(From left) Bob Aldridge, Bob Burr, Betty Humphries, Natural Resource Specialist Richard Long, Park Ranger David Mackintosh, Rebecca Walker, Jerry Rollo, Ray Winburn, Rod Sovereign, John Bowser.

When Jerry Rollo extended an invitation to the U.S. Army Corps of Engineers to give a construction update for the Addicks and Barkers dams, he had no way of knowing how timely the message would be.

Ralph Smith is chairman of the Treasure Chest, a resale shop at Eagle’s Trace.

When it comes to continuing care retirement communities, Ralph and Loni Smith know more than most people.

The Eagle Vista Boys (from left) Associate Executive Director Michael Friedel, Director of General Services Michael McKissack, Financial Analyst Andrew Ferraiuolo, and Executive Director Stephen Aigner perform at ET’s Got Talent.

The best shows end with everyone on the dance floor, and the recent talent show at Eagle’s Trace was no exception.

Residents of the West Houston community lined up an hour before showtime to get front-row seats for ET’s Got Talent, a variety show organized by the resident life and entertainment committees.

An outside view of Eagle's Trace

When you’re considering a move to continuing care retirement community (CCRC), you’re doing more than choosing your next home. You’re investing in your future.

With so much at stake, it’s important to understand your options so you can decide which one makes the most sense for you.

Carol Loggins relaxes in her apartment at Eagle’s Trace.

Carol Loggins may be past the traditional retirement age, but she’s not ready to give up the benefits that come from working.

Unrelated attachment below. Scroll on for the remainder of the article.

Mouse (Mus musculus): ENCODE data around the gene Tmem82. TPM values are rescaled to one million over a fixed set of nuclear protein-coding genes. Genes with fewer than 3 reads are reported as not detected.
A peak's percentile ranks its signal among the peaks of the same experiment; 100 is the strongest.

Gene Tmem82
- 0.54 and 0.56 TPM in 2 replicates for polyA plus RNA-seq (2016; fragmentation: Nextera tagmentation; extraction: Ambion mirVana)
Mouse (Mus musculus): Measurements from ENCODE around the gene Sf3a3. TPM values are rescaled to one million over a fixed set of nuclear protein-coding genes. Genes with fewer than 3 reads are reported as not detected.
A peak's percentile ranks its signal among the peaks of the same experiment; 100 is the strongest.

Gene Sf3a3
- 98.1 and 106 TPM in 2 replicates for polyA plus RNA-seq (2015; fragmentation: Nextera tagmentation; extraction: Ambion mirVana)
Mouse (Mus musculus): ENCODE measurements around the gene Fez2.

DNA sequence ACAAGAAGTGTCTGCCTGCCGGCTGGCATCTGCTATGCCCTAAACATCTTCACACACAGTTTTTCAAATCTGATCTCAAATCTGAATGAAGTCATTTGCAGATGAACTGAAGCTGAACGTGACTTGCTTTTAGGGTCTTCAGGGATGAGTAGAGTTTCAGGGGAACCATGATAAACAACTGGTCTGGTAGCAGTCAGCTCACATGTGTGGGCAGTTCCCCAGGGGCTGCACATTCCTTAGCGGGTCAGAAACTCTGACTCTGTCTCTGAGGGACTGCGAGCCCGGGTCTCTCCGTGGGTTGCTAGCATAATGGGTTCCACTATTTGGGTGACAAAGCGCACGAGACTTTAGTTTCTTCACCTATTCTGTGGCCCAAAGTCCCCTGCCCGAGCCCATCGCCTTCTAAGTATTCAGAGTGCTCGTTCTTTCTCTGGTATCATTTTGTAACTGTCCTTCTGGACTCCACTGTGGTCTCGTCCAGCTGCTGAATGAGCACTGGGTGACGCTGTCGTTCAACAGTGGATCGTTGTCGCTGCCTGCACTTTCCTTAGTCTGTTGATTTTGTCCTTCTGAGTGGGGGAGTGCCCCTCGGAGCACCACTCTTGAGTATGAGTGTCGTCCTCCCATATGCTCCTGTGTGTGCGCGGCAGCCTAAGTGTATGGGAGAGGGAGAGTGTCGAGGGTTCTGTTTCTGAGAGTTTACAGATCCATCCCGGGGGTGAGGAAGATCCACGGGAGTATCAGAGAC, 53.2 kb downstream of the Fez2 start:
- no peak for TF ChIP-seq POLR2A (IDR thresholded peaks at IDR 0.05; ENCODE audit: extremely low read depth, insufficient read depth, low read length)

“There’s the financial incentive, of course,” says Carol, an occupational health nurse. “But there’s so much more. Working keeps me mentally sharp, engaged, and gives structure to my week.”

Jimmy and Peggy Fredericksen pose with their daughter Pam Burgeson

When Jim and Peggy Fredericksen moved into their new apartment home at Eagle’s Trace last month, they closed the door on eight months of upheaval wrought by Hurricane Harvey.

“We had quite a stint as nomads,” says Jim. “Right now we’re excited to be in our new place at Eagle’s Trace.”

Norman Bailey (left) recently attended a presentation at Eagle’s Trace by Personal Moving Consultant Haven Benoit.

When Norman Bailey retired eight years ago, he thought he’d take six or seven months to declutter his house.

That didn’t happen,” says Norman, a retired optometrist. “If anything, I have more stuff now than when I retired.”

Now, Norman’s contemplating his next step, a possible move to a retirement community. Like many in his situation, the thought of downsizing is daunting.

Visitors to Eagle’s Trace recently had the opportunity to ask residents questions about downsizing, moving, and the lifestyle they enjoy at the West Houston community. The resident panel included (from left) Noel Thomas, Marilyn Black, and Bob Aldridge.

When it comes to learning more about the lifestyle at Eagle’s Trace, there’s no better resource than the people who live at the West Houston Erickson Living community.

That’s why the sales team recently hosted a luncheon for interested guests to learn more about Eagle’s Trace from the residents themselves.

Icons from the MyErickson app

People who live at Eagle’s Trace now have one more way to stay connected.

The Erickson Living community in West Houston launched a new app, MyErickson, in January 2018.

Available for download on Google Play and iTunes, residents can access the free app on tablets, laptops, or personal computers.